I will describe how this schema works for single VM with running Linux/Jelastic. So first of all let check that do we have for that VM by using Get-AzureDeployment command and then let go deep that happened inside that file

PS C:\> Switch-AzureMode -Name AzureServiceManagement
PS C:\> Get-AzureDeployment -ServiceName "abokov-jelastic"
VERBOSE: 11:12:40 - Begin Operation: Get-AzureDeployment
VERBOSE: 11:12:45 - Completed Operation: Get-AzureDeployment

SdkVersion :
RollbackAllowed : False
Slot : Production
Name : abokov-jelastic
DeploymentName : abokov-jelastic
Url : http://abokov-jelastic.cloudapp.net/
Status : Running
CurrentUpgradeDomain : 0
CurrentUpgradeDomainState :
UpgradeType :
RoleInstanceList : {abokov-jelastic}
Configuration             : <ServiceConfiguration xmlns:xsd=”http://www.w3.org/2001/XMLSchema” xmlns:xsi=”http://www.w3.org/2001/XMLSchema-instance” xmlns=”http://schemas.microsoft.com/ServiceHosting/2008/
10/ServiceConfiguration”>
<Role name=”abokov-jelastic”>
<Instances count=”1″ />
</Role>
</ServiceConfiguration>
DeploymentId : e3161b202bae4d989e79eee6aeb46fdb
Label : abokov-jelastic
VNetName : Group Group abokov-jelastic
DnsSettings :
OSVersion :
RolesConfiguration : {[abokov-jelastic, Microsoft.WindowsAzure.Commands.ServiceManagement.Model.RoleConfiguration]}
VirtualIPs : {abokov-jelasticContractContract}
ReservedIPName :
CreatedTime : 05.05.2015 15:32:11
LastModifiedTime : 07.05.2015 11:12:43
Locked : False
InternalLoadBalancerName :
LoadBalancers : {}
ServiceName : abokov-jelastic
OperationDescription : Get-AzureDeployment
OperationId : de6cbffc-6f27-906d-8688-14d082706bc6
OperationStatus : Succeeded

 

So now let’s get configuration field from that output and save it to file

PS C:\> $deployment = Get-AzureDeployment -ServiceName "abokov-jelastic"
VERBOSE: 11:41:24 - Begin Operation: Get-AzureDeployment
VERBOSE: 11:41:29 - Completed Operation: Get-AzureDeployment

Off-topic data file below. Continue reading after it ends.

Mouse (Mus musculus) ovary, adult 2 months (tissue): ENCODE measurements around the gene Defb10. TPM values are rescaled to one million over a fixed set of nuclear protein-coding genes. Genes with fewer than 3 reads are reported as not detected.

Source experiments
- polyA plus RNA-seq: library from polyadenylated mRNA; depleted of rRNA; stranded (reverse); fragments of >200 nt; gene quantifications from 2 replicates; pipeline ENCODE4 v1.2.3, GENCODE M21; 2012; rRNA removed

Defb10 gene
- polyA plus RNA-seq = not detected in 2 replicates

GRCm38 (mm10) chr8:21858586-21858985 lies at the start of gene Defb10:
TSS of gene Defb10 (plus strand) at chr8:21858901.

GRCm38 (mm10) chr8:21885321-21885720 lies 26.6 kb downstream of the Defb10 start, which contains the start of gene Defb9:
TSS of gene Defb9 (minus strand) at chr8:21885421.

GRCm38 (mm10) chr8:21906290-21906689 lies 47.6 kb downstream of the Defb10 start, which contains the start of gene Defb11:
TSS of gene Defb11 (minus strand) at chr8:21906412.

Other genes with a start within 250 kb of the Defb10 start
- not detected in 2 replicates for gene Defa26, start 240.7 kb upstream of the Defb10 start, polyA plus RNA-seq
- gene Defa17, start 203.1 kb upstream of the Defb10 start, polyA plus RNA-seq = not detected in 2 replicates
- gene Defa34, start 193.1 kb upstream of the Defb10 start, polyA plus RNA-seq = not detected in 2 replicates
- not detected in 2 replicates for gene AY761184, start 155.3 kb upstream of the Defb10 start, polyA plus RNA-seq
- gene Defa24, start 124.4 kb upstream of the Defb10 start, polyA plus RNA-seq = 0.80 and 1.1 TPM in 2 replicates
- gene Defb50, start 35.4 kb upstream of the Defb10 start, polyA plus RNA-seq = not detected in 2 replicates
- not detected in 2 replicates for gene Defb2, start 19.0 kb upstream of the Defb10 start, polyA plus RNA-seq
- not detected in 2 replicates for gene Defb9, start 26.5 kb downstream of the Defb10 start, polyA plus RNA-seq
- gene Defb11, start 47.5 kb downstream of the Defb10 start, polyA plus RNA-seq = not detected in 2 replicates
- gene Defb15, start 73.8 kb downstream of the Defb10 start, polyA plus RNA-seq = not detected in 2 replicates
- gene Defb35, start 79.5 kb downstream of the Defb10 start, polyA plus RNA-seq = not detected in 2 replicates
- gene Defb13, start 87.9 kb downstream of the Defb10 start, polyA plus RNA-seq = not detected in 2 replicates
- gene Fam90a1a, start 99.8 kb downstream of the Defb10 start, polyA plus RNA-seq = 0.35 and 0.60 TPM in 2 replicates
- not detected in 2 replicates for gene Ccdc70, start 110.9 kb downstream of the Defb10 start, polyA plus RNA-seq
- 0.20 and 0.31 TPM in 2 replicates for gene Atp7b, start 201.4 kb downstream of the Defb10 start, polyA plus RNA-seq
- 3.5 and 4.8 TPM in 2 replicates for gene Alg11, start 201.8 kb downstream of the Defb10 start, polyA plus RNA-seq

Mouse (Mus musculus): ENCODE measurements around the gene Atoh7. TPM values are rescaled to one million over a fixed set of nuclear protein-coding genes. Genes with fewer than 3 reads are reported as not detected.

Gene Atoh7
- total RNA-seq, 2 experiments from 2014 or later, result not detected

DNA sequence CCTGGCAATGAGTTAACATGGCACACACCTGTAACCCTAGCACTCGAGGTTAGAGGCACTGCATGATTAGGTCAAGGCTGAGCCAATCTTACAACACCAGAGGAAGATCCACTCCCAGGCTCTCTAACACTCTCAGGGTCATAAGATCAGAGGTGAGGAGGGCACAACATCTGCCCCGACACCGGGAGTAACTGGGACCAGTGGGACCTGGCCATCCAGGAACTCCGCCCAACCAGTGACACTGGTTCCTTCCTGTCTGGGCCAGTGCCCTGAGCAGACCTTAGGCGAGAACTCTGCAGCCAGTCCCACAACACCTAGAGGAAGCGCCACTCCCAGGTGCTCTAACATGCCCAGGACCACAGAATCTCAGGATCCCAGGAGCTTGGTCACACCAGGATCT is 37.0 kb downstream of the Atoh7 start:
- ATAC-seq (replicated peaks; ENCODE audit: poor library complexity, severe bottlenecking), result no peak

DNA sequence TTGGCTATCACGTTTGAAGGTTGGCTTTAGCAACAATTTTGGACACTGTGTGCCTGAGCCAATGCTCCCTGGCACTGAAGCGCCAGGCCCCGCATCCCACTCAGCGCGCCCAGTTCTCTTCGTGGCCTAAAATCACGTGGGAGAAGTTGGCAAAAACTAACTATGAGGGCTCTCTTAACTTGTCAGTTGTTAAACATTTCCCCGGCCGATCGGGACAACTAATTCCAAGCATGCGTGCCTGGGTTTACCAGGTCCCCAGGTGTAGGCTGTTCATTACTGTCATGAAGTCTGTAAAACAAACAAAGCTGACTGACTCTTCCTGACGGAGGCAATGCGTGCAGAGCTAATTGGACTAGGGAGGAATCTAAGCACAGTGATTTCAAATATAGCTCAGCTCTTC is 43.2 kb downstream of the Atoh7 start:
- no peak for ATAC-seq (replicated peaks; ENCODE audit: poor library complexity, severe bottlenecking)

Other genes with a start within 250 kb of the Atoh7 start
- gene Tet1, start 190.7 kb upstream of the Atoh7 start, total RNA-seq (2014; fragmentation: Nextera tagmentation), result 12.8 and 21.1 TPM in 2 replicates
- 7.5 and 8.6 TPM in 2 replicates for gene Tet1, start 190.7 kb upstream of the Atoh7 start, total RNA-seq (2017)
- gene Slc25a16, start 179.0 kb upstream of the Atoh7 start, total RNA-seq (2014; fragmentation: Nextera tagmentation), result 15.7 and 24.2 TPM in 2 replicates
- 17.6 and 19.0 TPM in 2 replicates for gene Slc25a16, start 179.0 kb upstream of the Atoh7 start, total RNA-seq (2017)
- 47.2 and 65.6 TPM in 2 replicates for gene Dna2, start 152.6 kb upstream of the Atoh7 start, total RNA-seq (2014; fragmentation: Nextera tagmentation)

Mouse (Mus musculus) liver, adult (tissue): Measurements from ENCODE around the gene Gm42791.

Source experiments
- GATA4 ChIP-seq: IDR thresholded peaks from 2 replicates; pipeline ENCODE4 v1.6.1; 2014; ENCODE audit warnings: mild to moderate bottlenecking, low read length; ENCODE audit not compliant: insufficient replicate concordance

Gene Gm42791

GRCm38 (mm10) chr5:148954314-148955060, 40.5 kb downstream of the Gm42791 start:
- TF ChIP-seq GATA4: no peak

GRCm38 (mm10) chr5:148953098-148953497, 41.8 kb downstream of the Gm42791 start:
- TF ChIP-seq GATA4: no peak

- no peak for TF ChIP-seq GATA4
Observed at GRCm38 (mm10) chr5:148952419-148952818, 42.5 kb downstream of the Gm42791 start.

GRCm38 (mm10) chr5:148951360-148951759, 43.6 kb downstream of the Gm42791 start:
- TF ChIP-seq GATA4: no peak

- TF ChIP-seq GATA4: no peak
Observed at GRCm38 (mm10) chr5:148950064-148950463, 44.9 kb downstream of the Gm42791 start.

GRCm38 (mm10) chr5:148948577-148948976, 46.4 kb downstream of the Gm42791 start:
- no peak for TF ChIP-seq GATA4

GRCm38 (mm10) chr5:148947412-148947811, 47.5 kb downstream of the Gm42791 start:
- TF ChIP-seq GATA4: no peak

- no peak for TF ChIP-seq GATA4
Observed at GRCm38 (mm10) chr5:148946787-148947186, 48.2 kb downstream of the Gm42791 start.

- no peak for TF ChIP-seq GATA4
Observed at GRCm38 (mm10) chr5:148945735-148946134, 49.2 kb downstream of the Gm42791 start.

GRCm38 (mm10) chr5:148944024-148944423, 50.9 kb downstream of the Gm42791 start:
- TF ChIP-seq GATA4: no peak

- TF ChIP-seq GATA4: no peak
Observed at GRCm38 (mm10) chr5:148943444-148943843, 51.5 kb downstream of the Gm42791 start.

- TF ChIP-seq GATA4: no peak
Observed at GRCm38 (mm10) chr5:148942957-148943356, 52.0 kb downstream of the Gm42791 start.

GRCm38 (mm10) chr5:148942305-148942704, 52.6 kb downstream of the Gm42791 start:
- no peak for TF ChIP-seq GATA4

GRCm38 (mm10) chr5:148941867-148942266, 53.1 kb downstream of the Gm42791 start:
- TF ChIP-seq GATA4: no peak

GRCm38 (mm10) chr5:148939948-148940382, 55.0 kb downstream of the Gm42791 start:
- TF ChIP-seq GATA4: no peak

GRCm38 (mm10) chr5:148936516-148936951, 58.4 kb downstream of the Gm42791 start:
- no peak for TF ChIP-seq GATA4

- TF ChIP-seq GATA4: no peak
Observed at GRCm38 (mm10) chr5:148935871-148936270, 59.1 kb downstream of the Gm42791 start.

PS C:\> $configuration = [xml]$deployment.Configuration
PS C:\> $configuration.Save("c:\tools\projects\my_service.cscfg")
PS C:\> more C:\tools\projects\my_service.cscfg
<ServiceConfiguration xmlns:xsd=”http://www.w3.org/2001/XMLSchema” xmlns:xsi=”http://www.w3.org/2001/XMLSchema-instance”
xmlns=”http://schemas.microsoft.com/ServiceHosting/2008/10/ServiceConfiguration”>
<Role name=”abokov-jelastic”>
<Instances count=”1″ />
</Role>
</ServiceConfiguration>

 

 

This example is quite simple and related to VM, but commonly said structure of that file looks like that

<ServiceConfiguration serviceName=”<service-name>” osFamily=”<osfamily-number>” osVersion=”<os-version>” schemaVersion=”<schema-version>”>
<Role …>

</Role>
<NetworkConfiguration>

</NetworkConfiguration>
</ServiceConfiguration>

 

Let’s go deeper in RoleElement
<ServiceConfiguration>
  <Role name="<role-name>" vmName="<vm-name>">
    <Instances count="<number-of-instances>"/>    
    <ConfigurationSettings>
      <Setting name="<setting-name>" value="<setting-value>" />
    </ConfigurationSettings>
    <Certificates>
      <Certificate name="<certificate-name>" thumbprint="<certificate-thumbprint>" thumbprintAlgorithm="<algorithm>"/>
    </Certificates>  
  </Role>
</ServiceConfiguration>

 

So cscfg file (Azure Service Configuration file ) can be user for scale-up/down cloud service changing “Instance count” value.

<?xml version="1.0" encoding="utf-8" standalone="no"?>
<ServiceConfiguration xmlns="http://schemas.microsoft.com/ServiceHosting/2008/10/ServiceConfiguration" osFamily="2" osVersion="*" serviceName="AzureDeploymentProject">
<Role name="WorkerRole1" vmName="my-super-service">
<Instances count="1"/>
<ConfigurationSettings>
<Setting name="my_settings" value="test"/>
</ConfigurationSettings>
<Certificates>
<Certificate name="cert_name" thumbprint="CertThumbprint" thumbprintAlgorithm="sha1"/>
</Certificates>
</Role>
</ServiceConfiguration>

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